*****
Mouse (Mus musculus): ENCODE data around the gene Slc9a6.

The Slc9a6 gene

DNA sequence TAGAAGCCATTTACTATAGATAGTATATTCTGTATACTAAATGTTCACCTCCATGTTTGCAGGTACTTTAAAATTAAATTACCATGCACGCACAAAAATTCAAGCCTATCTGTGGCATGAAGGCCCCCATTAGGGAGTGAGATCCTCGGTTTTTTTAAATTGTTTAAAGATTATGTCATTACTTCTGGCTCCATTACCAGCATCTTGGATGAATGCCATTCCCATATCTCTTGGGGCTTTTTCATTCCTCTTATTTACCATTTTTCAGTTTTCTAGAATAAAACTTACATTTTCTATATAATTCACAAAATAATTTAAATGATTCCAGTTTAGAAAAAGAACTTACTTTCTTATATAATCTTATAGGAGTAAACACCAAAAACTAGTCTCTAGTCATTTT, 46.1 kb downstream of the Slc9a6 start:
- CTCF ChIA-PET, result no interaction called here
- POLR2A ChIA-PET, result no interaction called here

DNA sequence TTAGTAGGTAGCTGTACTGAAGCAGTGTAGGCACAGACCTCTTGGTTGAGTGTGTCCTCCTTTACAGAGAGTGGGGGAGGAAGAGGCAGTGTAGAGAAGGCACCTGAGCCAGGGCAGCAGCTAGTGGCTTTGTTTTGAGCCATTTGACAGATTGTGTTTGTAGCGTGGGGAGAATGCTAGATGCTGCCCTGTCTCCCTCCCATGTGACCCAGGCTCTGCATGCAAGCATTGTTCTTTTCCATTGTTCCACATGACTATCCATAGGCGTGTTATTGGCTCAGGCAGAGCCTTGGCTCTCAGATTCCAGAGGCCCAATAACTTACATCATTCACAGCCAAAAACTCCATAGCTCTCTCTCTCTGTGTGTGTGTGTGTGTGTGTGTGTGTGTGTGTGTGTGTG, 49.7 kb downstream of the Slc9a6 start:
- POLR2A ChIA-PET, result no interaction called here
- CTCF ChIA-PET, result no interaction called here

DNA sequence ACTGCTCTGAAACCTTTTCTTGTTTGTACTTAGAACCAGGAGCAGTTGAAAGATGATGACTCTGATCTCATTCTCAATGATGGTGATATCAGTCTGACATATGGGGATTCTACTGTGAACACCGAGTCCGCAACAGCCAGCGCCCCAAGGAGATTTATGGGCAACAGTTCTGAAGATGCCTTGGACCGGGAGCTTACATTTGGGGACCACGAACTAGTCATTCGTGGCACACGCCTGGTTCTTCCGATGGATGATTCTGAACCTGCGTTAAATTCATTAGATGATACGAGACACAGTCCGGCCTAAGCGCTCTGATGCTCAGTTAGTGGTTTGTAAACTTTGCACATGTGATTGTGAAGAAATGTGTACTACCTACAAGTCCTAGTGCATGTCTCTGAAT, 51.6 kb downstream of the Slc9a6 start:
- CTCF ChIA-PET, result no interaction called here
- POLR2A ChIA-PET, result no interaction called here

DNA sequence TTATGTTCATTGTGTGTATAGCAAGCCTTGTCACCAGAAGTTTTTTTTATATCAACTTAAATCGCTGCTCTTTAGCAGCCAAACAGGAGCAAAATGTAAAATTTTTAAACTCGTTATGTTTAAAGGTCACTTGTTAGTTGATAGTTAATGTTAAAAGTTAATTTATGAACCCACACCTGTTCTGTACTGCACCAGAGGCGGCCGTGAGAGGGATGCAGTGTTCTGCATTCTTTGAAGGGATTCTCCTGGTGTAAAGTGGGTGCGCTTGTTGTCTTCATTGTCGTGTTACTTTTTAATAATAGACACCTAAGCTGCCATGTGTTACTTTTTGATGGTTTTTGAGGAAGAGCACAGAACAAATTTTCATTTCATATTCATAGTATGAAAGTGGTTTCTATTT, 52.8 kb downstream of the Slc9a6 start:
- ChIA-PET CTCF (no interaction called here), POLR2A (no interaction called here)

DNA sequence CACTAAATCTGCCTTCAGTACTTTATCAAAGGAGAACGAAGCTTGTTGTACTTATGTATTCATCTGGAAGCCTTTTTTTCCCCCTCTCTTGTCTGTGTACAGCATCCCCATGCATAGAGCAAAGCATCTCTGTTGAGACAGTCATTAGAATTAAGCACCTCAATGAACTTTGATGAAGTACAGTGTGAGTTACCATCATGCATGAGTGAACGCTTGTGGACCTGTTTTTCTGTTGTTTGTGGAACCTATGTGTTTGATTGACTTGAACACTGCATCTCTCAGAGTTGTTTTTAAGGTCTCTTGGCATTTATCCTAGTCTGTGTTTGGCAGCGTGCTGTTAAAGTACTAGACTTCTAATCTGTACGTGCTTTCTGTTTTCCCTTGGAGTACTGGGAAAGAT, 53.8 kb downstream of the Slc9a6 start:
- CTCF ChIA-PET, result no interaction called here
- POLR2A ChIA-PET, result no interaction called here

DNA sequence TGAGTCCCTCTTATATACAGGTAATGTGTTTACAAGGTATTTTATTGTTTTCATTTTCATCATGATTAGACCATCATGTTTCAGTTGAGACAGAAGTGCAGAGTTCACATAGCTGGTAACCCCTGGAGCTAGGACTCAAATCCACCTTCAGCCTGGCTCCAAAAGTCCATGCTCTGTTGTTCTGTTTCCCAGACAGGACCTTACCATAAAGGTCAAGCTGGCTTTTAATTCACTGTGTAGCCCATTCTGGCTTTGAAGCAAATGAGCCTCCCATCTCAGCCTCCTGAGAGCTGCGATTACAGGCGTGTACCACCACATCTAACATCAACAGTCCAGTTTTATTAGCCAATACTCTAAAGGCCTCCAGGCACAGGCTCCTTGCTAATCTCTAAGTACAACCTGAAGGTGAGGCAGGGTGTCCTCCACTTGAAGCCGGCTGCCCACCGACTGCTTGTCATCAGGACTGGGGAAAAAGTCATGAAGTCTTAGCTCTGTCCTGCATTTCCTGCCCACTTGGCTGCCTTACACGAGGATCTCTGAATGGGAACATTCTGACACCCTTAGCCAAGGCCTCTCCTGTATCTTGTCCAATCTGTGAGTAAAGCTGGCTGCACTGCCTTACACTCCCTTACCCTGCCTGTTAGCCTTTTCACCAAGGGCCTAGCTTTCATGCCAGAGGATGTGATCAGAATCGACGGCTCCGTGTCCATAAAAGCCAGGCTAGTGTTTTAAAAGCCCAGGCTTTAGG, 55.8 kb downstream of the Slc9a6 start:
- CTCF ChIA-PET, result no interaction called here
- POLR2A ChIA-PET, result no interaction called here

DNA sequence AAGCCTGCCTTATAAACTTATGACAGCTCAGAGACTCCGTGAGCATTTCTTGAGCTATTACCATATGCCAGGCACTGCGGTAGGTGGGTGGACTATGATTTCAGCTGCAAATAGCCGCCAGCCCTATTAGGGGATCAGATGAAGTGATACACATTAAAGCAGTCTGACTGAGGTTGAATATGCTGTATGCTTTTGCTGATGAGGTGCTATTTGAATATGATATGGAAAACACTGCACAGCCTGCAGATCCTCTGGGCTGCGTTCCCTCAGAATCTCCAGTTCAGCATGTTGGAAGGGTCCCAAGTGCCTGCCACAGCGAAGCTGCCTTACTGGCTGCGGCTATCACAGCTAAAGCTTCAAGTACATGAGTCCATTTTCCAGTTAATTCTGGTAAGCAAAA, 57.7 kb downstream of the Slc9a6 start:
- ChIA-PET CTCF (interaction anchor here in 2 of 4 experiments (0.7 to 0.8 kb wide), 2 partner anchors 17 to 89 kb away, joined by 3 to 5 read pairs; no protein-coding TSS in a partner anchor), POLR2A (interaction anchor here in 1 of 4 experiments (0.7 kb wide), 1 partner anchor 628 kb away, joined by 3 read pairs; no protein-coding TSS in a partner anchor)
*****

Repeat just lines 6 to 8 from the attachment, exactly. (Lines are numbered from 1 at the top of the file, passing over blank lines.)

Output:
DNA sequence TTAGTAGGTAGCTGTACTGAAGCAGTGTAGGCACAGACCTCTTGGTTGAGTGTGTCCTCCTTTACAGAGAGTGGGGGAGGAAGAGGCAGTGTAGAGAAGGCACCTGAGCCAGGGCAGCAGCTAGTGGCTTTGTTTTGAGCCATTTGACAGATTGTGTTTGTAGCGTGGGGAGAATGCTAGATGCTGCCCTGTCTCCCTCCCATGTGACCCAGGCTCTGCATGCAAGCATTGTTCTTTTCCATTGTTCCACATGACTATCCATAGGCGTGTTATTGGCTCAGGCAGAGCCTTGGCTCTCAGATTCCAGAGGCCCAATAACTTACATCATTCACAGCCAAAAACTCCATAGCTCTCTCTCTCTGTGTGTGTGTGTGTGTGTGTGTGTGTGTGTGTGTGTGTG, 49.7 kb downstream of the Slc9a6 start:
- POLR2A ChIA-PET, result no interaction called here
- CTCF ChIA-PET, result no interaction called here